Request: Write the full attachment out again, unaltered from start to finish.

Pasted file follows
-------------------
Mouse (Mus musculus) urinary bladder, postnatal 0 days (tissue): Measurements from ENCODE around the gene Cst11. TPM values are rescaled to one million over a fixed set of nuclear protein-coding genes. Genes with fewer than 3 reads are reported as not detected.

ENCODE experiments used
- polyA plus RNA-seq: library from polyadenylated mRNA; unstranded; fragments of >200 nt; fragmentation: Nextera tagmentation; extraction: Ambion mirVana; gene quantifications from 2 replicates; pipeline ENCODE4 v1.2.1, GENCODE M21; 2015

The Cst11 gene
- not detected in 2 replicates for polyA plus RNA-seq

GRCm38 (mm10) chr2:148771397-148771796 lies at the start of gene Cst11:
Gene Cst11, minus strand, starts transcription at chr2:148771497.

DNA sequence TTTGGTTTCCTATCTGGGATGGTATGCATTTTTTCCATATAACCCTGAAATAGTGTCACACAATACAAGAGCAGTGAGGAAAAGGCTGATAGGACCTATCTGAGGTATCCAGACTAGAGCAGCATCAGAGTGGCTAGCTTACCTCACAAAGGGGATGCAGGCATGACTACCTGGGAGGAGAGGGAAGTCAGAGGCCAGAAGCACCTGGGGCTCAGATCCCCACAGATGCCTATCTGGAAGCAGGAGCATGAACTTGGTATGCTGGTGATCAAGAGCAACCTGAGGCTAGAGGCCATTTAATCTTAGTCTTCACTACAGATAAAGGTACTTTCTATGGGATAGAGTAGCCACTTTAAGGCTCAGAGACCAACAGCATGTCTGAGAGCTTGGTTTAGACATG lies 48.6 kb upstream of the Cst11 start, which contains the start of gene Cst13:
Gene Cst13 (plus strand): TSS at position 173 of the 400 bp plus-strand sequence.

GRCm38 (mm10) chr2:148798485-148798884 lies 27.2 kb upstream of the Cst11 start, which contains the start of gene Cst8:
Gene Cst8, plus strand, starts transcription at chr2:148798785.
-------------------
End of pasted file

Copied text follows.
Mouse (Mus musculus) urinary bladder, postnatal 0 days (tissue): Measurements from ENCODE around the gene Cst11. TPM values are rescaled to one million over a fixed set of nuclear protein-coding genes. Genes with fewer than 3 reads are reported as not detected.

ENCODE experiments used
- polyA plus RNA-seq: library from polyadenylated mRNA; unstranded; fragments of >200 nt; fragmentation: Nextera tagmentation; extraction: Ambion mirVana; gene quantifications from 2 replicates; pipeline ENCODE4 v1.2.1, GENCODE M21; 2015

The Cst11 gene
- not detected in 2 replicates for polyA plus RNA-seq

GRCm38 (mm10) chr2:148771397-148771796 lies at the start of gene Cst11:
Gene Cst11, minus strand, starts transcription at chr2:148771497.

DNA sequence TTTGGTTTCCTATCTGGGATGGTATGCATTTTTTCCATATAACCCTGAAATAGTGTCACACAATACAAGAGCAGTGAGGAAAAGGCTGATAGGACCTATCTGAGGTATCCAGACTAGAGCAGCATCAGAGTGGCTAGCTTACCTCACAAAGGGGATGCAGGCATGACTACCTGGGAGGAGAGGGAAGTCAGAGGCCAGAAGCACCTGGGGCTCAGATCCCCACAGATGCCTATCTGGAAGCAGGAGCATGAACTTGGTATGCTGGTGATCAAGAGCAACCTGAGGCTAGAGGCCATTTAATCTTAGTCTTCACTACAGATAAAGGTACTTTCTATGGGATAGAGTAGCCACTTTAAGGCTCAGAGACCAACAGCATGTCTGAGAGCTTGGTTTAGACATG lies 48.6 kb upstream of the Cst11 start, which contains the start of gene Cst13:
Gene Cst13 (plus strand): TSS at position 173 of the 400 bp plus-strand sequence.

GRCm38 (mm10) chr2:148798485-148798884 lies 27.2 kb upstream of the Cst11 start, which contains the start of gene Cst8:
Gene Cst8, plus strand, starts transcription at chr2:148798785.